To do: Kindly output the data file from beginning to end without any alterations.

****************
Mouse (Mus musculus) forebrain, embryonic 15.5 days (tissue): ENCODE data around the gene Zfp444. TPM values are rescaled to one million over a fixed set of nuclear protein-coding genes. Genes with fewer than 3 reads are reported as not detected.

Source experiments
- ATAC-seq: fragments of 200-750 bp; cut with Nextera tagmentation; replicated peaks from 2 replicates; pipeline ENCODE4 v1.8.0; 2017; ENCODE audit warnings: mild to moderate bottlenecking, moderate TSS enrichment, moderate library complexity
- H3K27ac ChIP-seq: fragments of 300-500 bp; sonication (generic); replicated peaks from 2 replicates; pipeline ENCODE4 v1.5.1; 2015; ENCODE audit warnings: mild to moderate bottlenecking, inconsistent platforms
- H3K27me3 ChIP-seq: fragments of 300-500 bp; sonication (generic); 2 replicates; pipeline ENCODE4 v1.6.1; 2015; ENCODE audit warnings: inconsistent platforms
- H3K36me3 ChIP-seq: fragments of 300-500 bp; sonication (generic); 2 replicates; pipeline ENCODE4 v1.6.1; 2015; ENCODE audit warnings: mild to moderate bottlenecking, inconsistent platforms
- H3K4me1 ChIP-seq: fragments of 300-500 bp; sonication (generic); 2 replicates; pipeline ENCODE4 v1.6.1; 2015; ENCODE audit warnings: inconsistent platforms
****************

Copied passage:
Mouse (Mus musculus) forebrain, embryonic 15.5 days (tissue): ENCODE data around the gene Zfp444. TPM values are rescaled to one million over a fixed set of nuclear protein-coding genes. Genes with fewer than 3 reads are reported as not detected.

Source experiments
- ATAC-seq: fragments of 200-750 bp; cut with Nextera tagmentation; replicated peaks from 2 replicates; pipeline ENCODE4 v1.8.0; 2017; ENCODE audit warnings: mild to moderate bottlenecking, moderate TSS enrichment, moderate library complexity
- H3K27ac ChIP-seq: fragments of 300-500 bp; sonication (generic); replicated peaks from 2 replicates; pipeline ENCODE4 v1.5.1; 2015; ENCODE audit warnings: mild to moderate bottlenecking, inconsistent platforms
- H3K27me3 ChIP-seq: fragments of 300-500 bp; sonication (generic); 2 replicates; pipeline ENCODE4 v1.6.1; 2015; ENCODE audit warnings: inconsistent platforms
- H3K36me3 ChIP-seq: fragments of 300-500 bp; sonication (generic); 2 replicates; pipeline ENCODE4 v1.6.1; 2015; ENCODE audit warnings: mild to moderate bottlenecking, inconsistent platforms
- H3K4me1 ChIP-seq: fragments of 300-500 bp; sonication (generic); 2 replicates; pipeline ENCODE4 v1.6.1; 2015; ENCODE audit warnings: inconsistent platforms